Carrying out hazard assessments are an essential component of creating a safe work environment for your staff. The first thing your company should do is gather employees from various positions and list the work activities that each job entails. Next, identify the hazards that each position involves and classify each hazard into one of six categories: ergonomic, physical, biological, chemical, work organization, and safety hazards.  

You can read more about how to recognize and prepare for workplace hazards in our previous blog article here.

After you have identified the unique hazards related to each position within your company, it is time to rate the risk associated with each of these hazards. Severity should be measured in terms of the most likely consequence, on a scale of low (a minor injury that may require first aid), medium (medical treatment with no lost time), high (injury that requires considerable lost time for the worker), and very high (permanent disability or possible fatality). Lastly, identify the likelihood of each event occurring. Using the severity of the consequence, as well as the possibility of that consequence occurring, you can determine the risk of a task.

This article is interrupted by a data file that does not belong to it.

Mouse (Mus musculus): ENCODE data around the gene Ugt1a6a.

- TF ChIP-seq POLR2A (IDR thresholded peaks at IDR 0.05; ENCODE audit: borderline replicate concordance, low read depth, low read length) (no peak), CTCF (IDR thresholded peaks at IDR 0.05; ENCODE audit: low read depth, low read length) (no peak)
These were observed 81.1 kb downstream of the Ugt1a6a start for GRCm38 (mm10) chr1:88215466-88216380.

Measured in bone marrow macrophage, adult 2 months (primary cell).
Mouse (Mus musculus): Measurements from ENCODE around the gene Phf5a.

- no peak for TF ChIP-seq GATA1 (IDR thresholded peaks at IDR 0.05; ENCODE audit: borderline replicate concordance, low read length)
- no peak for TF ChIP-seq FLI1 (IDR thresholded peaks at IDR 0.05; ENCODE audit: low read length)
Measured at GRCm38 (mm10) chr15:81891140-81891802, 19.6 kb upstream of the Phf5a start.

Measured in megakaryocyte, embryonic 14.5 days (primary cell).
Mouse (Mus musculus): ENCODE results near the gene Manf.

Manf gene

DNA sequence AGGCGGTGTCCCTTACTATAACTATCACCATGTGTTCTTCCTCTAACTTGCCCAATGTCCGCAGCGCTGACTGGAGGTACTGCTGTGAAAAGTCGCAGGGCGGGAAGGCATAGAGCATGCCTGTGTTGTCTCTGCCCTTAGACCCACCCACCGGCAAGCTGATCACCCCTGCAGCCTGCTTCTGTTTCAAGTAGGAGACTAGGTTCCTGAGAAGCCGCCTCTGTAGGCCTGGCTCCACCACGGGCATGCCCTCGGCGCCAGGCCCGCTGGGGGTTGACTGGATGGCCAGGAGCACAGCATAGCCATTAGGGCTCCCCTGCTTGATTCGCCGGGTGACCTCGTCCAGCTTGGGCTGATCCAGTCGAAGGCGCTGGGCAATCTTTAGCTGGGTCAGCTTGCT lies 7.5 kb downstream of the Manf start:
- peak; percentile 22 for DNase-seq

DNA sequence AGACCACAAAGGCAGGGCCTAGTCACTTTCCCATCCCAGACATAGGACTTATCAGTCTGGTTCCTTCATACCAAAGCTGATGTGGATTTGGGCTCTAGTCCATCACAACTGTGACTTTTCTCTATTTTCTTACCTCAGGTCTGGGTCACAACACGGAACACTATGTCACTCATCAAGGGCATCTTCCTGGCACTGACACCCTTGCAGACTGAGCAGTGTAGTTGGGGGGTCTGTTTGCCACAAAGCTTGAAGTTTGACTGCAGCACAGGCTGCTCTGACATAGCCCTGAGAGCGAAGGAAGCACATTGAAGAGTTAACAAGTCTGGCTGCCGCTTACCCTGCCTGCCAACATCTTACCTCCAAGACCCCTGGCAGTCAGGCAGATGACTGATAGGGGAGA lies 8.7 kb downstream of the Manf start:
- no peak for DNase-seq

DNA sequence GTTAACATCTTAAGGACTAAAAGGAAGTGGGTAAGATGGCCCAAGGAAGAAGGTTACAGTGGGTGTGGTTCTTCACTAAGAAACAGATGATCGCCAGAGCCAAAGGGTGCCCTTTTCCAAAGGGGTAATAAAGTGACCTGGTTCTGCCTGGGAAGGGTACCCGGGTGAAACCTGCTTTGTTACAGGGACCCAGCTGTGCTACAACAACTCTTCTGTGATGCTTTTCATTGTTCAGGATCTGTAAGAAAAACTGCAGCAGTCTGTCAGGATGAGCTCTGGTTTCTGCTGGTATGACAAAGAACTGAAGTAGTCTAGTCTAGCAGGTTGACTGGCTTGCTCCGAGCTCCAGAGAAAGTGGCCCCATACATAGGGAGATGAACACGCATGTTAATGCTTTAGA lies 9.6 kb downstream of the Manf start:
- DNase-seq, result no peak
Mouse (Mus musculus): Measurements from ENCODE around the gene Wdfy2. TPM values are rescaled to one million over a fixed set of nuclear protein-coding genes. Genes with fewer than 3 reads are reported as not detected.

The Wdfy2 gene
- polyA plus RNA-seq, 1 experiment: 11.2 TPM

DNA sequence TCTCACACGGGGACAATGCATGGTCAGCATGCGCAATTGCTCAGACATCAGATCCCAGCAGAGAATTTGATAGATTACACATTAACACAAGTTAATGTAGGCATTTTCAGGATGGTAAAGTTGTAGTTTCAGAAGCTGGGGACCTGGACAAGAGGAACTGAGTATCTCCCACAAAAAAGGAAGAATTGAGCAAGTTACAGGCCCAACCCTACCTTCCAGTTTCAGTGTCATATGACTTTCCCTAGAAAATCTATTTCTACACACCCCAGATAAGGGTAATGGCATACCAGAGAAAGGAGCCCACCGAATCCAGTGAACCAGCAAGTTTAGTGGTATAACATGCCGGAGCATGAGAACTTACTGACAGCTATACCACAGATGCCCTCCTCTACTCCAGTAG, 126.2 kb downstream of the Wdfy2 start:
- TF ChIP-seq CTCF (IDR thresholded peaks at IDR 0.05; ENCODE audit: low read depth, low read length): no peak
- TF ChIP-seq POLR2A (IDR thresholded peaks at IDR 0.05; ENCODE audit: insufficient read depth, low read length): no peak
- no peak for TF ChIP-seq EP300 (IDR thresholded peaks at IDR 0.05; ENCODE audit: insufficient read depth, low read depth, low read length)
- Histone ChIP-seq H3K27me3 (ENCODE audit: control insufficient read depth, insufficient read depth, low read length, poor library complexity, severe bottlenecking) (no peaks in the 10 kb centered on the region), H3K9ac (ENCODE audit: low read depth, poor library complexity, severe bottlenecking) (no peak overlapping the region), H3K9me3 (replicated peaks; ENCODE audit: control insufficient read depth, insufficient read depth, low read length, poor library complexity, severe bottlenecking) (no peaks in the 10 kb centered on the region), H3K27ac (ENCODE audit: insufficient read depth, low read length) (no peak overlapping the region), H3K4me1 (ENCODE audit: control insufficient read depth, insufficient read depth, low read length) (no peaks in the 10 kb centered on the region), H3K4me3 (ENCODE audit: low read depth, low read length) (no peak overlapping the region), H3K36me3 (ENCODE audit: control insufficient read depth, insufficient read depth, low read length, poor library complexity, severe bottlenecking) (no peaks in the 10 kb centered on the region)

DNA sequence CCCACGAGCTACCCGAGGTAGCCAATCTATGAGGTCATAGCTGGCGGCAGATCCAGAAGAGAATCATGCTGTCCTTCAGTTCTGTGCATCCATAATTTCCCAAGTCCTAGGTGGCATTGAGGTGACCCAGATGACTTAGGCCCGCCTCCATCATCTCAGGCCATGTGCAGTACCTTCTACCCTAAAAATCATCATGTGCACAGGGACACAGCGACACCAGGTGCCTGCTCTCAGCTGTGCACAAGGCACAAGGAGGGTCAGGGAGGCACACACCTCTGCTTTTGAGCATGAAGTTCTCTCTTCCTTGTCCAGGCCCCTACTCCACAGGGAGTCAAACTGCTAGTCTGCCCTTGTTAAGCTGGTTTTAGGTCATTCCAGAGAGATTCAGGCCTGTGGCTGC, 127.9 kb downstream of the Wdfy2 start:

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Establish a Lone Worker Check-In Procedure 

Your company mustn’t rely on an employee’s ability to call for help, to call for help. A check-in system enables your people to check-in regularly and confirms that they are safe regularly. Employees can customize their required check-in times, depending on the risk of their task at hand. We recommend that workers shorten their check-in intervals in high-risk situations to confirm their safety more frequently. Check-in procedures that allow an employee to make additional notes are beneficial. If a worker can specify their activities and context of their work, monitors may be able to respond more quickly and efficiently if there is an emergency.    

Detect Movement: Use In-App Motion Sensors